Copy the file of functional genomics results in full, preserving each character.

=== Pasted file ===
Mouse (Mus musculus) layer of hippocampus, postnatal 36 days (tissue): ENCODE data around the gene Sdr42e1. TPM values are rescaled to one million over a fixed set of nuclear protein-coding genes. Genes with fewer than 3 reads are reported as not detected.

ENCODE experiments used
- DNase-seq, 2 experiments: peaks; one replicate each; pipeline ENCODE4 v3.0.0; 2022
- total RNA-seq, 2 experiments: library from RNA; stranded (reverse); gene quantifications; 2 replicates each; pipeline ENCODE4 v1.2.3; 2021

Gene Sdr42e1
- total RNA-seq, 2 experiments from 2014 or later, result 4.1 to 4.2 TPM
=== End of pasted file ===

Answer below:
Mouse (Mus musculus) layer of hippocampus, postnatal 36 days (tissue): ENCODE data around the gene Sdr42e1. TPM values are rescaled to one million over a fixed set of nuclear protein-coding genes. Genes with fewer than 3 reads are reported as not detected.

ENCODE experiments used
- DNase-seq, 2 experiments: peaks; one replicate each; pipeline ENCODE4 v3.0.0; 2022
- total RNA-seq, 2 experiments: library from RNA; stranded (reverse); gene quantifications; 2 replicates each; pipeline ENCODE4 v1.2.3; 2021

Gene Sdr42e1
- total RNA-seq, 2 experiments from 2014 or later, result 4.1 to 4.2 TPM